Special screening uncovers potentially fatal problem in a ‘healthy’ young executive
“I used to let my weight and shape influence my perception of health. Now I know better.” - Joel DeBoer
Joel DeBoer could have been a model for a fitness ad. The tall, slender 46-year-old was an active father of three teenagers. He felt great and enjoyed biking, hiking, skiing, and rock climbing with his family. The vice president at Burns & McDonnell expected to sail through an executive health screening that his company offered.
And he might have, had he not gone to Saint Luke’s Mid America Heart Institute. The doctor who examined Joel noticed a small heart rhythm hiccup during a stress test. “I wouldn’t expect to see this pattern in someone who’s as fit as you look,” the doctor said. Joel’s father and two uncles had heart disease, so his doctor ordered a nuclear stress test. This involved injecting a radioactive substance that showed how the blood flowed through his heart while Joel exercised. The test revealed narrowing in his arteries.
Joel would need an angiogram to confirm whether plaque was decreasing blood flow. Kenneth Huber, MD, an interventional cardiologist, threaded a camera through Joel’s arteries. Joel imagined the worst-case scenario would be needing stents to open pathways.
No one expected the situation to be as grave as it was.
The last artery
Dr. Huber diagnosed severe coronary disease. Three of Joel’s four arteries were between 98 and 100 percent blocked. A single artery was supplying blood to his entire heart, and it was 80 percent blocked. If it closed, the result would be a fatal heart attack.
“Although people with heart disease commonly have symptoms, there’s a small percentage who don’t,” said Richard Lustig, DO, director of Saint Luke’s Executive Health Management Program, a part of LIFEWISE. “An ordinary physical by someone not familiar with the disease process likely would not have detected Joel’s problem.”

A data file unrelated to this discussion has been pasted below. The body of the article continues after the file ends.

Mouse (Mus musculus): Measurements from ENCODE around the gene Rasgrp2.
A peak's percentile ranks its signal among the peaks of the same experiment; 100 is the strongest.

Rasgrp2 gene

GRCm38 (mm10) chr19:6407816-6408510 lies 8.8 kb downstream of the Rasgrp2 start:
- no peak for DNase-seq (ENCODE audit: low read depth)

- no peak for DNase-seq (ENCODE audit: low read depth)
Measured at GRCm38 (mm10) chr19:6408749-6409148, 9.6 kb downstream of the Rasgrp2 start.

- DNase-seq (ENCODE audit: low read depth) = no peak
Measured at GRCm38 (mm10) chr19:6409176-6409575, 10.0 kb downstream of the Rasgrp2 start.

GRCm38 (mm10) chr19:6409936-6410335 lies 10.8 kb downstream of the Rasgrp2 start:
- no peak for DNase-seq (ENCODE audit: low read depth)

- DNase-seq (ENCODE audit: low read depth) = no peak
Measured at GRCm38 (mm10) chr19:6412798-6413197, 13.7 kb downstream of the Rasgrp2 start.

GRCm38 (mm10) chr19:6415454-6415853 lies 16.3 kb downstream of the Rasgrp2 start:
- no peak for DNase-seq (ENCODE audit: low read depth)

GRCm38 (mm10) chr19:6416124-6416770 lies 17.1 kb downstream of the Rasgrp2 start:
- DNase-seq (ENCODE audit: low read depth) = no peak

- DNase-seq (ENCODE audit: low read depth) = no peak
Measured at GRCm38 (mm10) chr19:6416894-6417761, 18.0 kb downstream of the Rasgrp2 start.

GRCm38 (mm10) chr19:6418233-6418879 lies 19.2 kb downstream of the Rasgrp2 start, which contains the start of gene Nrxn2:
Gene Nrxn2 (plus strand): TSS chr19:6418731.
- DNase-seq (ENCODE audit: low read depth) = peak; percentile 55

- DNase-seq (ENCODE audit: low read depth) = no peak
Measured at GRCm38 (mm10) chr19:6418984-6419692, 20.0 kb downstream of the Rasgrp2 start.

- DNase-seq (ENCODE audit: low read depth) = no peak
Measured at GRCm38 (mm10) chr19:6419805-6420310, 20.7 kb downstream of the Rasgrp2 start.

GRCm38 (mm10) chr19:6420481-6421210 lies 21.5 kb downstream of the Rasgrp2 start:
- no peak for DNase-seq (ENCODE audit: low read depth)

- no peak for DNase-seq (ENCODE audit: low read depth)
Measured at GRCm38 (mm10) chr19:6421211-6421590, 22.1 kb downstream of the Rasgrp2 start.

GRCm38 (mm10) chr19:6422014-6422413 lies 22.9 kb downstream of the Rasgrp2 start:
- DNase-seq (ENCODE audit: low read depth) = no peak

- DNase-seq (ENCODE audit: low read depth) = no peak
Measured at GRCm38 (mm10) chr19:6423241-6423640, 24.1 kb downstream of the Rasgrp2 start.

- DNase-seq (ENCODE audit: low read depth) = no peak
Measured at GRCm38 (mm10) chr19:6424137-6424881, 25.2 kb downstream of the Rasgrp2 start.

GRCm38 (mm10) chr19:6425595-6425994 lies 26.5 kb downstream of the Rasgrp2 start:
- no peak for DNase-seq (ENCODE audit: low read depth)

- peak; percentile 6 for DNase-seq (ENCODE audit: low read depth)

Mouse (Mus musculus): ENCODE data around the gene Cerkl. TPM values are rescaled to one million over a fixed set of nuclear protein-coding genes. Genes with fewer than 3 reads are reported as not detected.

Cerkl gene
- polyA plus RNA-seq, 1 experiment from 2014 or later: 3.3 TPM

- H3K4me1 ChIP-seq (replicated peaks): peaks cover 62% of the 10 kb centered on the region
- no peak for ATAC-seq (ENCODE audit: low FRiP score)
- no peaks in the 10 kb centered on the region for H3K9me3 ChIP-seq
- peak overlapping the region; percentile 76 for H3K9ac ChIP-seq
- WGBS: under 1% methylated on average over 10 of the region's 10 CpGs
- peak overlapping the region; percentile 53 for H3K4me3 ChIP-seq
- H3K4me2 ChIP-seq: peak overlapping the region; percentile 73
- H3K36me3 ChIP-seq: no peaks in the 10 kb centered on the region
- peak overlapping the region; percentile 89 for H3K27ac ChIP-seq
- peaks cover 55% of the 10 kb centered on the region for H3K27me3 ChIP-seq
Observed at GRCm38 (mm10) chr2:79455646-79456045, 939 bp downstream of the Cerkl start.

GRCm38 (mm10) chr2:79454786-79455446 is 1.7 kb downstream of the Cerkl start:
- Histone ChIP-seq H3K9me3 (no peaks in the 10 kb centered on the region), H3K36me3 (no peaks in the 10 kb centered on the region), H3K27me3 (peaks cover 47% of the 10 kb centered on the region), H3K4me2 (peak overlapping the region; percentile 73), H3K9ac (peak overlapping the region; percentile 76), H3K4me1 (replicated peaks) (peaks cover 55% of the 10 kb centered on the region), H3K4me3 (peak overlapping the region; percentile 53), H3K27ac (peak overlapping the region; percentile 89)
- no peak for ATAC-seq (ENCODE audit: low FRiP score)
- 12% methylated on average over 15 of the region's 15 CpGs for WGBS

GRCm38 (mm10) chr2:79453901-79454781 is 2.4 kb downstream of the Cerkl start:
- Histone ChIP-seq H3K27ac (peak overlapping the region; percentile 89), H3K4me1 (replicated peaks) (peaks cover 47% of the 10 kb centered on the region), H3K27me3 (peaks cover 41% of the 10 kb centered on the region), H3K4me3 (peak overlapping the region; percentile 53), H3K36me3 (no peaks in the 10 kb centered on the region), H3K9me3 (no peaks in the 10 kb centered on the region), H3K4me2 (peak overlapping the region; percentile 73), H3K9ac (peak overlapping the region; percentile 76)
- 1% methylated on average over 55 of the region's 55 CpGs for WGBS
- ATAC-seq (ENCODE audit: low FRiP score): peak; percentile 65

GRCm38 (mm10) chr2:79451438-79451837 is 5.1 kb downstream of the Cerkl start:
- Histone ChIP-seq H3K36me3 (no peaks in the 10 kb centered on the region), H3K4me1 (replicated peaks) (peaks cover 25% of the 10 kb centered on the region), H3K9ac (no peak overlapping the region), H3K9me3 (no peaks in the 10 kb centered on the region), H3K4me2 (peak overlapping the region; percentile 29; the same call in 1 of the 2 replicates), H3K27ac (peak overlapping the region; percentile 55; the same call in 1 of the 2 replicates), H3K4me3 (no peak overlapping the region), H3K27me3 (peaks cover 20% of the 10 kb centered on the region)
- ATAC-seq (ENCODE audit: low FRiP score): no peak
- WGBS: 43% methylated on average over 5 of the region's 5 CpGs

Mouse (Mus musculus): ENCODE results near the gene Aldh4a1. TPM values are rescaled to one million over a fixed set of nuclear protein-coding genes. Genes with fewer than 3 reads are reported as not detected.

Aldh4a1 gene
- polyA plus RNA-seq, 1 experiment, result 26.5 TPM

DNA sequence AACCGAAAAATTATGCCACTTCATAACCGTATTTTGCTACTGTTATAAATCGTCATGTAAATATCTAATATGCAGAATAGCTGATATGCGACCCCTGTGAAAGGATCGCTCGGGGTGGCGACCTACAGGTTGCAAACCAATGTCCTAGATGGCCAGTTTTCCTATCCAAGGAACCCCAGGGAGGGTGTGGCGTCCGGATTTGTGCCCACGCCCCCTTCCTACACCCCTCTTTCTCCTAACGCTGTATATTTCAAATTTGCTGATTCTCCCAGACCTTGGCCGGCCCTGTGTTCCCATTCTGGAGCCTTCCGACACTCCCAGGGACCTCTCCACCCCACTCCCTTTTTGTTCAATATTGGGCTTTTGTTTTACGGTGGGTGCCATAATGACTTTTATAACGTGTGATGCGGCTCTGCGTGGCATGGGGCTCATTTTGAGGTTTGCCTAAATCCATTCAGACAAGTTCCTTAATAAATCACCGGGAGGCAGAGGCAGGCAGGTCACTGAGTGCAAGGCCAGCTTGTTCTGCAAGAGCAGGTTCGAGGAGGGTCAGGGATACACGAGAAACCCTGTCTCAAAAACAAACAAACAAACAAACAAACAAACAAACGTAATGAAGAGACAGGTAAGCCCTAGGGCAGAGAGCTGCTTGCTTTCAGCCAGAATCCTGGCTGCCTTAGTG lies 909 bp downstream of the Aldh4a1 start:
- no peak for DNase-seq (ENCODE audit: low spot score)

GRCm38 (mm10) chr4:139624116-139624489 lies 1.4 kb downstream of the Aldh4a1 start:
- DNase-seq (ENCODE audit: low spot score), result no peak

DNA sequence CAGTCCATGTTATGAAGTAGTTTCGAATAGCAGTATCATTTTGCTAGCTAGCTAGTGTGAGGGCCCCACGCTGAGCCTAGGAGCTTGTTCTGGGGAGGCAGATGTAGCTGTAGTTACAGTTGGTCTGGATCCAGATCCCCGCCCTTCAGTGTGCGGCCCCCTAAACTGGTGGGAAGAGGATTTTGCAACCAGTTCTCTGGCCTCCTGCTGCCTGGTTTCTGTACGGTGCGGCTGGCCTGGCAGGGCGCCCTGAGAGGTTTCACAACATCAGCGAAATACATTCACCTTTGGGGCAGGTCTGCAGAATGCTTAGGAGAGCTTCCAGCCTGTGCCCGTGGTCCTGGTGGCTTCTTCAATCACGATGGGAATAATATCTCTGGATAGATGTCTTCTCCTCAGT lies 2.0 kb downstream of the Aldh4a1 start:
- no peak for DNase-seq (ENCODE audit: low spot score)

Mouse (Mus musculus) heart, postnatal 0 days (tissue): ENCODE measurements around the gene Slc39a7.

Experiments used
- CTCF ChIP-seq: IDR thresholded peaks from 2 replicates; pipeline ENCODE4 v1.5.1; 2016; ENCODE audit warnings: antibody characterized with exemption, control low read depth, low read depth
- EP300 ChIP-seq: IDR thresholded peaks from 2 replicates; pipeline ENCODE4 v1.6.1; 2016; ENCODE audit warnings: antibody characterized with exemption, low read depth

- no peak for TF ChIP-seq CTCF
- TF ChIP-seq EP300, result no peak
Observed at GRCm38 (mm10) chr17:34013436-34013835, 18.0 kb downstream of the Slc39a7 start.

Sanjeev Aggarwal, MD, a thoracic surgeon enlisted by Dr. Huber, recommended emergency bypass surgery. “We’re not sure how you’re functioning,” he told Joel.
Joel asked for some time to process this news.
“It was hard to accept that I wasn’t as healthy as I looked or felt,” he said.
He went home on a Wednesday and researched his condition. He also asked people he trusted to recommend the best hospital for bypass surgery. Their responses? Saint Luke’s was a premier option. So Dr. Aggarwal scheduled Joel’s surgery for Friday.
Joel made arrangements with his co-workers, did a refresh of his will, and set up a temporary Twitter account to keep family and friends updated on his condition.
@KCJoelScoop: It’s game day. Feeling a little anxious, but ready to get this done went out to his 189 followers on the day of his surgery.
During the five-hour surgery, Dr. Aggarwal grafted clean arteries from Joel’s chest wall and leg veins to bypass the blockages in those that supplied his heart. Joel spent the first 12 hours after surgery in intensive care.
His nurses had warned him, “The first day it will feel like you got run over by a truck. The next day, it will be a small car. Day three will be a bicycle.” That was accurate, Joel recalled. But what made it better was the outstanding care. “My wife and I could not believe the level of compassion, concern, and empathy of the caregivers,” he said. Joel even tweeted about Amanda, the angiogram nurse who brought him a get-well balloon after his surgery.
@KCJoelScoop: Who does this?...Spends $ she earned caring for us to encourage us even more? Staff here, even lunch servers, have been amazing.
Joel also got an education. Dr. Aggarwal told him plaque would start to clog his arteries again, but lifestyle modifications could slow or even stop the process.
Joel went through Saint Luke’s Cardiovascular Rehabilitation Program. He started walking three miles a day and bought a FitBit to track his steps. He went on statins (cholesterol-lowering drugs), aspirin, vitamin D, and fish oil. He also cut back on sugars and refined starches, replacing them with more vegetables and whole grains. As he felt stronger, his tweets became more playful.
@KCJoelScoop: Ever wonder what it costs for a little open heart surgery? Got this bill yesterday. LOL! No worries—I had a Groupon.
By Thanksgiving, four months after surgery, he closed the account with parting tweets of gratitude for his doctors, family, friends, and his company for its robust wellness program.
“This screening literally saved my life,” Joel said.
Now, he’s doing his part to stay healthy. His bad cholesterol dropped from 174 to 58. And taking the stairs instead of the elevator to his third floor office is part of his daily routine.
“I used to let my weight and shape influence my perception of health,” he said. “Now I know better.”
While Joel still looks like the picture of health, now his arteries do, too.